One libertarian's view on public libraries

in #libertarian4 years ago (edited)

Library Image

I think libraries are awesome! They allow people to check out books and use computer and often have community programs. Whats not to love about them?

Libertarians, like me, are often not against the idea of something but how that idea is implemented. A lot of people are forced to participate in funding, and it is this involuntary action, regardless of reason, that strikes at the core value of libertarianism. Many of us recognize though that things exist on a spectrum. I am far more concerned about a government that spend $80,000 on a missile to kill people overseas than some money trickling to a library, but questions like this don’t often acknowledge on the spectrum or entire system of government in play. Nor does it recognize the conglomeration that this is only one discrete part of.

To focus on this question, ignoring all attached government, I will say that I wish communities would come together and build centers like this voluntarily. Isn’t that the implied thought behind our system anyway? That a majority of people that it has decided that this place is a common good and necessary? To put it in an admittedly simple way: A good idea should not need the force of government behind it.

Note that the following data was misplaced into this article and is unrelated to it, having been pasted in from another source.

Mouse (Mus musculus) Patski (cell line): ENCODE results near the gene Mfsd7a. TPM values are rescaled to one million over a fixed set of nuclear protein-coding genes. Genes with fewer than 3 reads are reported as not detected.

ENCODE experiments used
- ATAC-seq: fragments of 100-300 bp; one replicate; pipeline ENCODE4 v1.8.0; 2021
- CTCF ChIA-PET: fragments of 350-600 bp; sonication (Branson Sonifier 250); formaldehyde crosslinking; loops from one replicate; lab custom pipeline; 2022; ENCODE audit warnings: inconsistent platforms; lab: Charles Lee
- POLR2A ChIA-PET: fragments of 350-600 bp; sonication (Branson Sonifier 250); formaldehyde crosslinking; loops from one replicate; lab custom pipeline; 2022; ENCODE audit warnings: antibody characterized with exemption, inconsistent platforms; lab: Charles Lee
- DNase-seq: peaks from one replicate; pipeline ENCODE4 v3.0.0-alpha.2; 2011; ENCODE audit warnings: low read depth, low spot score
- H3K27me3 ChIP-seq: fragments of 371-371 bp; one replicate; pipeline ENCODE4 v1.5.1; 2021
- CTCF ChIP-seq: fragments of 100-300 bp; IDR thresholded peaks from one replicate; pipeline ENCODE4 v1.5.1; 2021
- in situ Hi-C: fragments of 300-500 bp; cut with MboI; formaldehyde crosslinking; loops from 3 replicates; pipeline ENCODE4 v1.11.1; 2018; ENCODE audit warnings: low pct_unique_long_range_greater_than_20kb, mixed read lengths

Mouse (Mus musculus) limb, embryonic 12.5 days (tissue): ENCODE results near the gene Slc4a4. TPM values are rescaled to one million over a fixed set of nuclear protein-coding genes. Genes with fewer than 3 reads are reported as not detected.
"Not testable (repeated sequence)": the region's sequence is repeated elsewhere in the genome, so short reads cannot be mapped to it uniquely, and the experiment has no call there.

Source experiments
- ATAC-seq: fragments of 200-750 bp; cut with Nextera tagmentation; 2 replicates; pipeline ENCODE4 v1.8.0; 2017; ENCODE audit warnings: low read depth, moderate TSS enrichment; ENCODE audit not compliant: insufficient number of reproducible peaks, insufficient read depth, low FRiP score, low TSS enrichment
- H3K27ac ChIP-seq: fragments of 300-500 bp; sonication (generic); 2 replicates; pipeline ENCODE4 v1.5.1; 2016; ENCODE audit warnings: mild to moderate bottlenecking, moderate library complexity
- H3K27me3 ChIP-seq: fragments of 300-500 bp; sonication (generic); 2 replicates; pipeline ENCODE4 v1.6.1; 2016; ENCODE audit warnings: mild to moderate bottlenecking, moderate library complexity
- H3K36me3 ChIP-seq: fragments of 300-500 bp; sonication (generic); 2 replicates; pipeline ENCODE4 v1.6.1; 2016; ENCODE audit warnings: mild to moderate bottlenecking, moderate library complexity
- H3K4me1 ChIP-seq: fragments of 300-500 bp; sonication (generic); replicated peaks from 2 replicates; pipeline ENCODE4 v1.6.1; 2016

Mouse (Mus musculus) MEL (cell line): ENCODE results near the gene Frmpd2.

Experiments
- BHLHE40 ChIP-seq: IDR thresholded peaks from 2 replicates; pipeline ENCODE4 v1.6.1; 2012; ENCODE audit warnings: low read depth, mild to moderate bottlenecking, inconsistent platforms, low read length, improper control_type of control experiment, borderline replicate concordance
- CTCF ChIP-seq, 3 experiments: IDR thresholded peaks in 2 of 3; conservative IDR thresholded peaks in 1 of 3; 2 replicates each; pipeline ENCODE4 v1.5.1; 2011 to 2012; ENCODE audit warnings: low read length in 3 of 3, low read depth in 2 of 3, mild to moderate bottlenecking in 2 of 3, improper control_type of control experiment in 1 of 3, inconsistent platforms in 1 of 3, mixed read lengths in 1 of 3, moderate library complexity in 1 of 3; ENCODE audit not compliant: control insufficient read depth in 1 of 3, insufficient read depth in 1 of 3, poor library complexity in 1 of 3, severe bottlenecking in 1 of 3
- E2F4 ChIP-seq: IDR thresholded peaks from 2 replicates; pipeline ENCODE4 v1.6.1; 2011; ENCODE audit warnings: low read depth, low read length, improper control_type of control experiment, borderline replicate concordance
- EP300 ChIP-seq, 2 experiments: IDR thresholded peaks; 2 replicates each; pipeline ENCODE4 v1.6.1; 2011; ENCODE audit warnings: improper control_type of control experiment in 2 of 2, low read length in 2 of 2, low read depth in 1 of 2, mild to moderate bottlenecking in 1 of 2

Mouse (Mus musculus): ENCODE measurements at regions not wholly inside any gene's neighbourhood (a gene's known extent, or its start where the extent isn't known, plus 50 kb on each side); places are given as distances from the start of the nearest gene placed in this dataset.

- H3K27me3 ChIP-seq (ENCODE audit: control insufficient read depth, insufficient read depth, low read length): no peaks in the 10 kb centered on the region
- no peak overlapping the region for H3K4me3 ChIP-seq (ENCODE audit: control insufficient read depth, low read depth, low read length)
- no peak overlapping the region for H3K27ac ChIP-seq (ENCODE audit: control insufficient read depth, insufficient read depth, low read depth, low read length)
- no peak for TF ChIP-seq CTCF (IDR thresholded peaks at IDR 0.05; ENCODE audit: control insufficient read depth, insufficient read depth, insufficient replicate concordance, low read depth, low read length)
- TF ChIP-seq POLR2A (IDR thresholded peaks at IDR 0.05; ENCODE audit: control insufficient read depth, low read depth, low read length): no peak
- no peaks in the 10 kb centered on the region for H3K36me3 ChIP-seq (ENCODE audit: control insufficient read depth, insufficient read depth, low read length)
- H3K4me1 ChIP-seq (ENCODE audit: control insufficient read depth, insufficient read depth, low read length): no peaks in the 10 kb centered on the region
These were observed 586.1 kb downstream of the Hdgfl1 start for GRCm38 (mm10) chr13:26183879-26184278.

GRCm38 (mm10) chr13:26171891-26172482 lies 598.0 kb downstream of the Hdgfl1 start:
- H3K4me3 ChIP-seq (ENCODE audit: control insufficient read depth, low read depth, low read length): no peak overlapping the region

But lets not ignore the spectrum now. Let us acknowledge all that taxing and law making power to do force things into being, like a library. Well that same power is or can be used to do a whole slew of things we don’t like. I am sure any of us could sit down and list things that bother us about government and politicians. How many can sit down and just as easily make a list of things they enjoy? So really its about choice as well. The more we can voluntarily decide to give to the things we want to exist, like libraries, then the more we have the power to say no to the things we don’t want to exist. And yes, we must absolutely recognize that people will spend their money on things we disagree with. But is that not the right of a truly free person? These are the sides of the same coin. By involuntary force one has to fund that which one abhors by the same force one uses to make others fund what they want. So its not really about the idea of a library. It is about the ability to choose a library over something else. What if the city council believe my money should go to a library when I think it should go to a jobs program or a homeless shelter? What if I decide that I need to simply help my family for now? Free people should have the ability to set these priorities.